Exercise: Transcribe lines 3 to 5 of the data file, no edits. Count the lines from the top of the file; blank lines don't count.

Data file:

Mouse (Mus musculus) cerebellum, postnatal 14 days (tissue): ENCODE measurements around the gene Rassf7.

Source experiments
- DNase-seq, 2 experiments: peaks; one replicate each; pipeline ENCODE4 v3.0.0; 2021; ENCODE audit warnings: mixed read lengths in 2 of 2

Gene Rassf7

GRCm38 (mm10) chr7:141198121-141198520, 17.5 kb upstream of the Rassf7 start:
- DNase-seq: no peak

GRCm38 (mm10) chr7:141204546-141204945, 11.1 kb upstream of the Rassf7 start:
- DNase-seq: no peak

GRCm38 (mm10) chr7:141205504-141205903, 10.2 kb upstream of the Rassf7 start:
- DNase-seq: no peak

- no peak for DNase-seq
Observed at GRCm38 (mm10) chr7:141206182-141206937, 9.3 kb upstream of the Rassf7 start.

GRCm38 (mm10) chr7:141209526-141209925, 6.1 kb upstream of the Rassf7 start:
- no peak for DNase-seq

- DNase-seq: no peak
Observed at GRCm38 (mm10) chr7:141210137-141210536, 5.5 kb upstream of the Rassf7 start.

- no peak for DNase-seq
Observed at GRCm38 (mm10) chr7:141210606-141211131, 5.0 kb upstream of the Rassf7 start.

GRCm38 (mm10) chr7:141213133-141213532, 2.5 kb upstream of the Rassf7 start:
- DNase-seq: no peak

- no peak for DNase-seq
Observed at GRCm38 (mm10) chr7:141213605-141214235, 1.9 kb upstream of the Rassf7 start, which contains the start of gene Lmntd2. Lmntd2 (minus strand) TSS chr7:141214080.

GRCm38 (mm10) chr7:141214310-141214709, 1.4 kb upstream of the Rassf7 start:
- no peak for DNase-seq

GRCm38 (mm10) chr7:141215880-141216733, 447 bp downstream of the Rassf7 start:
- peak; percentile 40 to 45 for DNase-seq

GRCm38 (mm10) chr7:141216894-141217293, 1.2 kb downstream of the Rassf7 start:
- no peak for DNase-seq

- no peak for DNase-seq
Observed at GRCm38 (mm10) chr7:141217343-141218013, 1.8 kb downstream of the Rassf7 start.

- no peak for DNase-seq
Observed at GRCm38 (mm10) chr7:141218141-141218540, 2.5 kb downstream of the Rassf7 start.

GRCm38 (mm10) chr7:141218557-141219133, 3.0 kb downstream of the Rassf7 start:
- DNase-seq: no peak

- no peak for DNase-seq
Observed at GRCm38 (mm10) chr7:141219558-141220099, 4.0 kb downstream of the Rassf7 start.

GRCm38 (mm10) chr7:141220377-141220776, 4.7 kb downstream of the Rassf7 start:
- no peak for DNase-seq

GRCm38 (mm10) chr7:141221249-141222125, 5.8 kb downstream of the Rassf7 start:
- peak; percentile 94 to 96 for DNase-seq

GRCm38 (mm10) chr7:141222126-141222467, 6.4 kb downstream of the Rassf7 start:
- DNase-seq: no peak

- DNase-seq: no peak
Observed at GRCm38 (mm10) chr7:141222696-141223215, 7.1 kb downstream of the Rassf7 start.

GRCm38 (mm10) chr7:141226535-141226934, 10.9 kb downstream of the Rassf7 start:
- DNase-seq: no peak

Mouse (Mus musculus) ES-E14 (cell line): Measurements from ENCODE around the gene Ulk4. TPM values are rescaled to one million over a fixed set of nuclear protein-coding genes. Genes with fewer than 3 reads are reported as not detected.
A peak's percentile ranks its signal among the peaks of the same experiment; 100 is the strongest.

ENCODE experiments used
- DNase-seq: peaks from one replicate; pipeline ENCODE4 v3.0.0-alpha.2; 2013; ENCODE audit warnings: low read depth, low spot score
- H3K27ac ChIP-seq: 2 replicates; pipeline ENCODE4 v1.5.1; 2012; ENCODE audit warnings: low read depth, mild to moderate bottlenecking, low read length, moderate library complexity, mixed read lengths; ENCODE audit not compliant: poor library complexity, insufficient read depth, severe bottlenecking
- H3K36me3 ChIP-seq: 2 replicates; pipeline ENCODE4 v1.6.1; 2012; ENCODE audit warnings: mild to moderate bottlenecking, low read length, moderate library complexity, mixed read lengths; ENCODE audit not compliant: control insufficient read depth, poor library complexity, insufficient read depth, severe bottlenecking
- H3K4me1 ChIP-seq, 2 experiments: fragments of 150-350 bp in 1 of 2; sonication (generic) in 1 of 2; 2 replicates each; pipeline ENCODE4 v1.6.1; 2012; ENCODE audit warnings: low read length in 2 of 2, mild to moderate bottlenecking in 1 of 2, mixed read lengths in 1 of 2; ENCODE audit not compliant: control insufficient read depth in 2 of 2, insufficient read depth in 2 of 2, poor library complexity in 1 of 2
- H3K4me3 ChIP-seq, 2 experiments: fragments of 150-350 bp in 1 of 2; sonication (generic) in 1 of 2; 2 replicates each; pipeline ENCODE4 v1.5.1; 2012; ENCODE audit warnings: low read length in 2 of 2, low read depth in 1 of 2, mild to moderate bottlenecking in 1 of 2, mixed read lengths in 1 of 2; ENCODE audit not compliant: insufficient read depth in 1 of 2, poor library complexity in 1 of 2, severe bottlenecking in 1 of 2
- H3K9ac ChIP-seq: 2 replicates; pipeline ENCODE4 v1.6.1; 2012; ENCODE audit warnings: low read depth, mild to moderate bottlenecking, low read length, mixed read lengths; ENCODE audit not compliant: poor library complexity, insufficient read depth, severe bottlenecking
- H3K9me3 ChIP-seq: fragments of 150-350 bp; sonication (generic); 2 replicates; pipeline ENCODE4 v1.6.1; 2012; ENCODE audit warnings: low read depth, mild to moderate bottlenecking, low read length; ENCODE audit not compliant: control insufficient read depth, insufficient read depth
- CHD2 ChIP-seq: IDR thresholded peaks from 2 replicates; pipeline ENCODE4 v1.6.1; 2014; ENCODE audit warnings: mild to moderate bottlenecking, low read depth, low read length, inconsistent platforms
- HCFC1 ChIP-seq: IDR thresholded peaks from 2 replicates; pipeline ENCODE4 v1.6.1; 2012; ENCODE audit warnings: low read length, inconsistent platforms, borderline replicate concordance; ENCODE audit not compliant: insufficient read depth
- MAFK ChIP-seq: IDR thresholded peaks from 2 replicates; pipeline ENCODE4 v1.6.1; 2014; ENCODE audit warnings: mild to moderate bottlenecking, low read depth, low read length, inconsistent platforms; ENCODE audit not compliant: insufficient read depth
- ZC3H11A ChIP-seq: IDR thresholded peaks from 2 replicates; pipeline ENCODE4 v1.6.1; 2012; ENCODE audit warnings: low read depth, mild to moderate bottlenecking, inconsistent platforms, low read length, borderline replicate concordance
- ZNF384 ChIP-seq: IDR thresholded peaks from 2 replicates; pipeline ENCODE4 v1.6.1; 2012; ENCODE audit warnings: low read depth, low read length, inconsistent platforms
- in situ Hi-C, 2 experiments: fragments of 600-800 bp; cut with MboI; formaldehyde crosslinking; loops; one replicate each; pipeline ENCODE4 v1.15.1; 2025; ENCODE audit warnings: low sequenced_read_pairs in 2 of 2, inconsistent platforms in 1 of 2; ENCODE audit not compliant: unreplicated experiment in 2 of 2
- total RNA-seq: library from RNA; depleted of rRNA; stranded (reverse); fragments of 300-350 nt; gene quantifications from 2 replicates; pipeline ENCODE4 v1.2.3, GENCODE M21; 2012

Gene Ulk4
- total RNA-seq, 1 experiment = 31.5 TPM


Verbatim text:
- DNase-seq, 2 experiments: peaks; one replicate each; pipeline ENCODE4 v3.0.0; 2021; ENCODE audit warnings: mixed read lengths in 2 of 2

Gene Rassf7

GRCm38 (mm10) chr7:141198121-141198520, 17.5 kb upstream of the Rassf7 start: